During the September 7 forum, Lauer held Clinton and Trump to entirely different standards, aggressively grilling her on her emails while letting Trump dishonestly claim that he had never supported the Iraq War. He repeatedly interrupted Clinton as she was speaking, while treating Trump with sheepish deference. Lauer's segment with Clinton looked like an antagonistic debate; his segment with Trump looked like a polite conversation.

Lauer spent so much time on Clinton's emails — for which she has been officially exonerated of wrongdoing, and for which she has already expressed regret multiple times — that he later had to rush her through her response on ISIS, a real national security crisis.

American voters deserve better than this severely imbalanced journalism during the presidential debates.

If moderators adopt the same approach as Lauer, lingering on questions about "optics scandals" like Clinton's emails and the Clinton Foundation, or asking her the familiar insipid questions about her likability, she will be afforded less time on more serious issues that actually matter: Foreign policy, national security, climate change, gun reform, healthcare access, reproductive rights, racial justice, LGBTQ rights, immigration reform, disability rights, criminal justice reform, equal pay, family leave, labor rights, education, voting rights, infrastructure, among others.

All of these issues, and more, are of concern to Hillary Clinton. In fact, there is such disparity between her renowned mastery of policy details and Trump's evident lack of interest, that any effort to diminish debate time spent on policy critically disfavors her.


Those numbers speak volumes. The time spent on "optics" unquestioningly benefits the candidate whose entire campaign is about almost nothing but optics.

And that does not serve voters. It does not help them make informed decisions. Which is ultimately not good for the future of the nation.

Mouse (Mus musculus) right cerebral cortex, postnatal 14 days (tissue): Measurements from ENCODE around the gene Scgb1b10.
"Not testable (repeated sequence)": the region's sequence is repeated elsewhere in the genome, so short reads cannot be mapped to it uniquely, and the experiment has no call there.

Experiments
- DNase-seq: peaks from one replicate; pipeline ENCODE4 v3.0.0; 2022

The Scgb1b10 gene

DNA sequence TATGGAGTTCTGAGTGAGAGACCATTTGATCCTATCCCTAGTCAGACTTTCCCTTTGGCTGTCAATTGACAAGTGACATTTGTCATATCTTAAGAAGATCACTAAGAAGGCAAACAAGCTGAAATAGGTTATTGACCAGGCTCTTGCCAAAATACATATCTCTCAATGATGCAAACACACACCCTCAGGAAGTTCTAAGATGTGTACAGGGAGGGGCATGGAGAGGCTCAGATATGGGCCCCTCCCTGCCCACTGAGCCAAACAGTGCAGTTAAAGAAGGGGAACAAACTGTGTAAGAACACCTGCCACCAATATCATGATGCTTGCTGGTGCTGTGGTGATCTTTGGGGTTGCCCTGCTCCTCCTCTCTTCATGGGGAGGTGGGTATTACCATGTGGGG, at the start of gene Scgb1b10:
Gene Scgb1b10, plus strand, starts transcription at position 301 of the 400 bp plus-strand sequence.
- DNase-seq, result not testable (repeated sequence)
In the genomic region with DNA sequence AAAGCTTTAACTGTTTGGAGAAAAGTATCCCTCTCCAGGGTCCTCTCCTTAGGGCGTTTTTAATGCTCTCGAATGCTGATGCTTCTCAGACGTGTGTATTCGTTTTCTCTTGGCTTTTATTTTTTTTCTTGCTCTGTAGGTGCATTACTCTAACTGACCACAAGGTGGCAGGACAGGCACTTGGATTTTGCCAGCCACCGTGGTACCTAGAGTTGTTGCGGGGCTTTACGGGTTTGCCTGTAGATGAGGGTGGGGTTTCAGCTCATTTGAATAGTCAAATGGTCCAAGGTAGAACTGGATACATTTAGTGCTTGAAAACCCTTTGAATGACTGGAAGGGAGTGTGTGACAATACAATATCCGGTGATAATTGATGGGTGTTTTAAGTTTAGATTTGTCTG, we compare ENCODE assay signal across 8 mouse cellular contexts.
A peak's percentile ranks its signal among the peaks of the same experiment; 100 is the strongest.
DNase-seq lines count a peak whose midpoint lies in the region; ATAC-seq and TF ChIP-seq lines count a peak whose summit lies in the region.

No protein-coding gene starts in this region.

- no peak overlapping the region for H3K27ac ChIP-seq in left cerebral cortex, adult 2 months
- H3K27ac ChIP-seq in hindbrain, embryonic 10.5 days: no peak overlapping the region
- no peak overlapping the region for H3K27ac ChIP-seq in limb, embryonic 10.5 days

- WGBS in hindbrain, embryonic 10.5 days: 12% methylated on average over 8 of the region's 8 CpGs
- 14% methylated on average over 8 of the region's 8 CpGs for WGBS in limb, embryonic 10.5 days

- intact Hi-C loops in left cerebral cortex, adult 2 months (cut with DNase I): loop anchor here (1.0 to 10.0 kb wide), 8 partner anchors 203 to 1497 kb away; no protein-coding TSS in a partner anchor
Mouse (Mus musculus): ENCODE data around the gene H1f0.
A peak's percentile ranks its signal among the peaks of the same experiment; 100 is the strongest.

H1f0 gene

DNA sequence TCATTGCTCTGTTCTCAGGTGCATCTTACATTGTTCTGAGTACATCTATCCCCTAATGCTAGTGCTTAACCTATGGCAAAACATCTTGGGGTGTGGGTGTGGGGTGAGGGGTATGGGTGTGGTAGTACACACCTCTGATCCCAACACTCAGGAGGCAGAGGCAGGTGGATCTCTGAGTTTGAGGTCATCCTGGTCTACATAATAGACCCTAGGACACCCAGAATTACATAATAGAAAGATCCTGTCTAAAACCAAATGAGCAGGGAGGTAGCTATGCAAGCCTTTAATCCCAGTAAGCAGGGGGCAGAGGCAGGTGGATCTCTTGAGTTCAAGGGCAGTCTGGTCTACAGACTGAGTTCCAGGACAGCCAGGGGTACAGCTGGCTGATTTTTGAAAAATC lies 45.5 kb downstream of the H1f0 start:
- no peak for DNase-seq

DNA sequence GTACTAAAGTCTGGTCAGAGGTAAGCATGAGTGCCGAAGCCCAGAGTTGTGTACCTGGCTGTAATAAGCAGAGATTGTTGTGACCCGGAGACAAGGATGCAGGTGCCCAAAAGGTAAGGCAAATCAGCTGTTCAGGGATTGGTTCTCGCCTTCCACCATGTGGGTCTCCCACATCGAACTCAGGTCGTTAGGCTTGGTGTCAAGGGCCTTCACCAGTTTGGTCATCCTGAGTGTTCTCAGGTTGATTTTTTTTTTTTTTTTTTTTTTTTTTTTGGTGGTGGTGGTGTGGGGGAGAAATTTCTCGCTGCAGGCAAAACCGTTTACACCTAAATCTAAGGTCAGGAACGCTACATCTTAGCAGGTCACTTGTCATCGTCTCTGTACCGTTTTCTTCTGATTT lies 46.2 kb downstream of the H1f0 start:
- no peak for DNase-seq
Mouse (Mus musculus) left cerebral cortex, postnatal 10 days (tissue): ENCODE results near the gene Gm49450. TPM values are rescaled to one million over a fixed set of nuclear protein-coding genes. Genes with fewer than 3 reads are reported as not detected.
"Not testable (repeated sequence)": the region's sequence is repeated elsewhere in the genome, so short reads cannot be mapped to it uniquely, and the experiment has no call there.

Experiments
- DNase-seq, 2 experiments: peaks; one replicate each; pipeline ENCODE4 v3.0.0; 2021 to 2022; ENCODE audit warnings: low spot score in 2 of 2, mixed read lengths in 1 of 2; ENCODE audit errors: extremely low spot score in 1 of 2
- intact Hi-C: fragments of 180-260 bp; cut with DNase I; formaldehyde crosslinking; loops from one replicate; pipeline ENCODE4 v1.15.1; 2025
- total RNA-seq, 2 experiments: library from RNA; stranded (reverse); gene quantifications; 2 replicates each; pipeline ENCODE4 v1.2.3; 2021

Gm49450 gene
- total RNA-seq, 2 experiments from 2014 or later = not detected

Debate moderators step into their historic roles carrying the weight of the media establishment's ruthless double standard against Hillary Clinton. True fairness requires a clear-eyed understanding and acknowledgment of that injustice against the first woman with a viable shot at the presidency.

Already, we're seeing troubling signs.

One of the scheduled moderators, Chris Wallace of Fox News, has already said that it isn't his job to be a fact checker:

“That’s not my job,” Wallace, who hosts Fox News Sunday, said. “I do not believe that it’s my job to be a truth squad. It’s up to the other person to catch them on that. I certainly am going to try to maintain some semblance of equal time if one of them is filibustering, I’m going to try to break in respectfully and give the other person a chance to talk.”

This extraordinary assertion has prompted calls for the removal of Wallace as moderator of the final, crucial presidential debate:

"Wallace has a conflict of interest because of his relationship to former Fox News CEO Roger Ailes. Ailes is reportedly informally advising Donald Trump and helping him prepare for the debates."

Compounding the problem, Wallace recently made the false assertion that Trump is now winning the transparency debate on health. Wallace's conflict of interest is of grave concern. As is the corporate media's propensity, so glaringly manifested by Lauer, to hold Clinton and Trump to different standards, in an effort to create parity between the two unevenly matched candidates.

Members of the press tasked with moderating these debates should be keenly aware that drawing a false equivalence between a highly qualified woman and a man with little relevant experience is one of the most basic forms of gender bias, and they must endeavor to avoid falling into this dynamic.

It is not "objectivity" to create the illusion of parity where none exists. To the absolute contrary, holding mismatched candidates to different standards isn't balancing the scales. Rather, it's tipping the scale in favor of the unqualified contender.

With less than 50 days left, there is simply no time for the media to restore equilibrium by giving the same intensity of sustained coverage to Trump’s actual transgressions as they have to Clinton’s perceived ones. The clock is running out.

If, in questioning Clinton, moderators simply echo the subjects their colleagues have been repeating for the last year and a half (or longer, in some cases), they will automatically tilt the debate in Trump’s favor.

The national media have been marching through the forest of this election for 18 months. Their reporting on Trump has been a haphazard meander from tree to tree. Their coverage of Clinton has been a focused trek, creating a path of well-tread grooves. Now every time a question settles into those grooves, voters know exactly where they’re headed: Down the path that’s been cut to a familiar destination. The destination is a caricature of Clinton as a corrupt, dishonest and disliked monster.

Debate moderators have an all-important task ahead of them. They must avoid that path.

For the benefit of the candidates themselves, for voters, and for the nation, we #DemandFairDebates. And if the scheduled moderators cannot commit to providing them, then they should be replaced with people who can and will.

(Peter Daou and Melissa McEwan contributed to this editorial)

[Updated 9/24/16]